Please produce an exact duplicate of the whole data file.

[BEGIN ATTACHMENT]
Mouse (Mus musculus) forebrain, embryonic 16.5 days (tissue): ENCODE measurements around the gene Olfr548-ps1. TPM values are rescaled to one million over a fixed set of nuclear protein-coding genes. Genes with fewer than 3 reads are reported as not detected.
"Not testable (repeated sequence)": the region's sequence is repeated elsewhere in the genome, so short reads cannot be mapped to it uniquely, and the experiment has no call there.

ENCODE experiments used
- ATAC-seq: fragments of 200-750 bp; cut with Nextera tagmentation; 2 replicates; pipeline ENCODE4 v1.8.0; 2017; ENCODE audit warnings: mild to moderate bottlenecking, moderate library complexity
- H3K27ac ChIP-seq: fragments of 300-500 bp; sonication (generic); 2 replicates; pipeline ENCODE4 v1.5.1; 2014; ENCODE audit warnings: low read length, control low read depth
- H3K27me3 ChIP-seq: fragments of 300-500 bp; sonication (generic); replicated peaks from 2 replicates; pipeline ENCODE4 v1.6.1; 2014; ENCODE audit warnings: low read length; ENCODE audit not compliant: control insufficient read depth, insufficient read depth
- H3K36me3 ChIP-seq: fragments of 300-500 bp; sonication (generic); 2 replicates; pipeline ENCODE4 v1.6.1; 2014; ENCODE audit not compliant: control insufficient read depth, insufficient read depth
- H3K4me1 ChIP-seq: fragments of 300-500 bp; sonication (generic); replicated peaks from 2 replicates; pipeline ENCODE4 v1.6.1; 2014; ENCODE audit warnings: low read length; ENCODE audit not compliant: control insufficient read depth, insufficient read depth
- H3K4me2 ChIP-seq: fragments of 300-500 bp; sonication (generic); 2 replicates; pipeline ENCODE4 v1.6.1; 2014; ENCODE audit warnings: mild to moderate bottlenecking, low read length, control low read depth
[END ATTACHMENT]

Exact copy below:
Mouse (Mus musculus) forebrain, embryonic 16.5 days (tissue): ENCODE measurements around the gene Olfr548-ps1. TPM values are rescaled to one million over a fixed set of nuclear protein-coding genes. Genes with fewer than 3 reads are reported as not detected.
"Not testable (repeated sequence)": the region's sequence is repeated elsewhere in the genome, so short reads cannot be mapped to it uniquely, and the experiment has no call there.

ENCODE experiments used
- ATAC-seq: fragments of 200-750 bp; cut with Nextera tagmentation; 2 replicates; pipeline ENCODE4 v1.8.0; 2017; ENCODE audit warnings: mild to moderate bottlenecking, moderate library complexity
- H3K27ac ChIP-seq: fragments of 300-500 bp; sonication (generic); 2 replicates; pipeline ENCODE4 v1.5.1; 2014; ENCODE audit warnings: low read length, control low read depth
- H3K27me3 ChIP-seq: fragments of 300-500 bp; sonication (generic); replicated peaks from 2 replicates; pipeline ENCODE4 v1.6.1; 2014; ENCODE audit warnings: low read length; ENCODE audit not compliant: control insufficient read depth, insufficient read depth
- H3K36me3 ChIP-seq: fragments of 300-500 bp; sonication (generic); 2 replicates; pipeline ENCODE4 v1.6.1; 2014; ENCODE audit not compliant: control insufficient read depth, insufficient read depth
- H3K4me1 ChIP-seq: fragments of 300-500 bp; sonication (generic); replicated peaks from 2 replicates; pipeline ENCODE4 v1.6.1; 2014; ENCODE audit warnings: low read length; ENCODE audit not compliant: control insufficient read depth, insufficient read depth
- H3K4me2 ChIP-seq: fragments of 300-500 bp; sonication (generic); 2 replicates; pipeline ENCODE4 v1.6.1; 2014; ENCODE audit warnings: mild to moderate bottlenecking, low read length, control low read depth